Human beings bond in a number of ways. We have all manner of instinctual drives inherited from our evolutionary past; we have needs (for intimacy, pleasure, friendship, affirmation and a thousand more besides) which we depend on other people to fulfill. We have hidden parts of ourselves which we project on others so that we can, in relationship with those others, work out our inner conflicts by proxy. We have our inner cravings for power or esteem or security which we imagine that others can satisfy for us.
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I recently told a male rabbi about my age that I find him spiritually attractive. Actually, I didn’t tell him. I posted it to his Facebook page. Immediately before adding this message to his feed, though, I hesitated over the following inner monologue: Is this creepy? Am I over-complimenting? Will this be misconstrued as some sort of strange clergy come on? Should I run this by my husband?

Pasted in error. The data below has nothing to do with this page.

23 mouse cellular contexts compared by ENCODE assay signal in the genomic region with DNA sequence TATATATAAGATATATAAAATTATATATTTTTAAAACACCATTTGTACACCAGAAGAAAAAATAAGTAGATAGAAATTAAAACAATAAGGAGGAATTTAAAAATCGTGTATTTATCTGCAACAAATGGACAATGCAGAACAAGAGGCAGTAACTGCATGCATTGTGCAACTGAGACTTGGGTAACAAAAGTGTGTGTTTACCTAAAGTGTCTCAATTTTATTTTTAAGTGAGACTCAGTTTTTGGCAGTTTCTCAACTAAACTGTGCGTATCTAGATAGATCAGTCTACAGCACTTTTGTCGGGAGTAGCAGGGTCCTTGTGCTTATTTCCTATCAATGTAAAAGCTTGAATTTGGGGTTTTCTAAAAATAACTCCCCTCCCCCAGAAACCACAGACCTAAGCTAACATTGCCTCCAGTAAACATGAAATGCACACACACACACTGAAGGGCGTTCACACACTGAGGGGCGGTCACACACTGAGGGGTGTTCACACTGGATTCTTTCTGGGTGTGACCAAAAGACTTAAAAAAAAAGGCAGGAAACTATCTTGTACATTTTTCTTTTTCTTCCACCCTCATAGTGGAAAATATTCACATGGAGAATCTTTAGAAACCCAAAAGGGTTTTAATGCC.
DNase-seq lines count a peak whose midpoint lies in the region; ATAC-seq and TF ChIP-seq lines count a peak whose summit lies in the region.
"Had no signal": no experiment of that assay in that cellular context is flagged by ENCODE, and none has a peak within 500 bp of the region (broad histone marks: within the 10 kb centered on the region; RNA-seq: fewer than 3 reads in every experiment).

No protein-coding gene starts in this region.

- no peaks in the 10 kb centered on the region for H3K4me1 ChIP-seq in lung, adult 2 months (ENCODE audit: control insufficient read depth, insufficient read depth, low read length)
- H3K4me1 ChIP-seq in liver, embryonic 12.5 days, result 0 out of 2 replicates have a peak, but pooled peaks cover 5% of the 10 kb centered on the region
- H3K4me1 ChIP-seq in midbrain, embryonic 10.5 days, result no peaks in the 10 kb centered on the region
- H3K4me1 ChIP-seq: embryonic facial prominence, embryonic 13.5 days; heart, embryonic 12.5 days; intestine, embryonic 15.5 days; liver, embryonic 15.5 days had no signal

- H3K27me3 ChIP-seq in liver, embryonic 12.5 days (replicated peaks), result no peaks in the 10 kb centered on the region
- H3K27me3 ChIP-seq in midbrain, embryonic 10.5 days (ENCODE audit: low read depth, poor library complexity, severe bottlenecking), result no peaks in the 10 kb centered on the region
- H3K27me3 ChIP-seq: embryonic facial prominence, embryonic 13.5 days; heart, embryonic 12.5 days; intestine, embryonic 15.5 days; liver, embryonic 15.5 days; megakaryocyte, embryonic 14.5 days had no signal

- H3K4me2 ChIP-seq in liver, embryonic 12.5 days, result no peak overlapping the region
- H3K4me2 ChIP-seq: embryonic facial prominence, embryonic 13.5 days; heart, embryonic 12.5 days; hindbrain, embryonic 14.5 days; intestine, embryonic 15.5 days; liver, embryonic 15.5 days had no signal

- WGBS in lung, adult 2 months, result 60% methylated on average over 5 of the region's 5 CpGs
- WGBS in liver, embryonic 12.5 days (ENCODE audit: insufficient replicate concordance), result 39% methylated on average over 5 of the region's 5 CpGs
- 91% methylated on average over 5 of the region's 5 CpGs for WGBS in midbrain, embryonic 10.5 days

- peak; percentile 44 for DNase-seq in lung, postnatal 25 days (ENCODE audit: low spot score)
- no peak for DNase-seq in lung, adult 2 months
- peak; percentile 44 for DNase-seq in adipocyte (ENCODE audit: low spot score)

Faith can be a hard road, sometimes. Earlier today, Richard Beck published a short piece on his blog in response to the question, “What keeps me holding on to faith?” His answer reflects the response that many of us would give, I suspect. We are drawn to Jesus. Not necessarily to theological doctrines about Jesus or official explanations about what he did and what it accomplished or will accomplish or whatever, but to the person of Jesus, to stories about how he lived and loved in and for the world.
There it's been, resurfacing over the last couple of weeks. First, in a conversation with the pastor of the church where I grew up, as we sat and caught up about life and faith. "How does that play against process theology?" he asked, as I recounted my reflections on the nexus between faith and the multiverse.
“I can feel your love in this place,” the chorus blasts at full volume, skillfully performed by the worship band on stage. I felt nothing.
It’s no secret that I love Ordinary Time. As time goes on, I find that the seasons I love the most in the liturgical year aren’t the high holy feasts, but the ordinary ones.